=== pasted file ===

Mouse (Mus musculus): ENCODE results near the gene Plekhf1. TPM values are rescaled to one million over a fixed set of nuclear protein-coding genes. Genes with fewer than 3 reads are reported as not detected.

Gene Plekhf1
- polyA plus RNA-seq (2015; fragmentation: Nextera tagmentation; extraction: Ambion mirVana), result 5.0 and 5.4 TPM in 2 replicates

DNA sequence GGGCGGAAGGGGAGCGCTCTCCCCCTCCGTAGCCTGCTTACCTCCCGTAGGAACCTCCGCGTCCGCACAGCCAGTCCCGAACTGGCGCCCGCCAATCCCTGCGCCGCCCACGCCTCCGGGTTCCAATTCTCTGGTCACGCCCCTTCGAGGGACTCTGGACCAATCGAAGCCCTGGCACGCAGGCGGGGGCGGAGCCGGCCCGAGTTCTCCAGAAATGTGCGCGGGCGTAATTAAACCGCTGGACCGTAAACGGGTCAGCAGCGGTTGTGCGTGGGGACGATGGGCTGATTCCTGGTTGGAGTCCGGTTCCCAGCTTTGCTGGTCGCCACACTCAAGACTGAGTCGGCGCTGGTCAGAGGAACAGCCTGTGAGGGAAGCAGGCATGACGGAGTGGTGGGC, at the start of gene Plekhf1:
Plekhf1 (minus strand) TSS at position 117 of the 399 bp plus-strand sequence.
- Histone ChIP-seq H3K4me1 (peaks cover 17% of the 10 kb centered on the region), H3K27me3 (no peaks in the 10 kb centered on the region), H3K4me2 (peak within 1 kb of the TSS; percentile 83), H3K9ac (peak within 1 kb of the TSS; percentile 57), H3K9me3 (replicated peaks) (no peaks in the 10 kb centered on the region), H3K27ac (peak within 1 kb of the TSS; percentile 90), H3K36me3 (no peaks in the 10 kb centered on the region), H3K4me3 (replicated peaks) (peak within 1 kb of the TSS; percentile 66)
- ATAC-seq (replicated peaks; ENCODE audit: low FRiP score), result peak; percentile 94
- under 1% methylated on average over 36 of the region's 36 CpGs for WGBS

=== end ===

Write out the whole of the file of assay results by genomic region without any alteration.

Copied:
Mouse (Mus musculus): ENCODE results near the gene Plekhf1. TPM values are rescaled to one million over a fixed set of nuclear protein-coding genes. Genes with fewer than 3 reads are reported as not detected.

Gene Plekhf1
- polyA plus RNA-seq (2015; fragmentation: Nextera tagmentation; extraction: Ambion mirVana), result 5.0 and 5.4 TPM in 2 replicates

DNA sequence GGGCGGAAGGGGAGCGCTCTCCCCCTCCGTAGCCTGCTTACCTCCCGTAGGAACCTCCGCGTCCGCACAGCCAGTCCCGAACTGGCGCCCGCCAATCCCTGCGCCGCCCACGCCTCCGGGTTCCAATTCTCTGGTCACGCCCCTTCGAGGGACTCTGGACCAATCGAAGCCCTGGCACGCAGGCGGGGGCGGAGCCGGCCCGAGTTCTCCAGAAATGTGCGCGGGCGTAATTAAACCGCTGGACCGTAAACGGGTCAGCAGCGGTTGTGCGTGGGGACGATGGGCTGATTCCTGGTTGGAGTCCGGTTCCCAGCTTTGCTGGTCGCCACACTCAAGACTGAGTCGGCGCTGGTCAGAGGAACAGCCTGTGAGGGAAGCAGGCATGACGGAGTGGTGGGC, at the start of gene Plekhf1:
Plekhf1 (minus strand) TSS at position 117 of the 399 bp plus-strand sequence.
- Histone ChIP-seq H3K4me1 (peaks cover 17% of the 10 kb centered on the region), H3K27me3 (no peaks in the 10 kb centered on the region), H3K4me2 (peak within 1 kb of the TSS; percentile 83), H3K9ac (peak within 1 kb of the TSS; percentile 57), H3K9me3 (replicated peaks) (no peaks in the 10 kb centered on the region), H3K27ac (peak within 1 kb of the TSS; percentile 90), H3K36me3 (no peaks in the 10 kb centered on the region), H3K4me3 (replicated peaks) (peak within 1 kb of the TSS; percentile 66)
- ATAC-seq (replicated peaks; ENCODE audit: low FRiP score), result peak; percentile 94
- under 1% methylated on average over 36 of the region's 36 CpGs for WGBS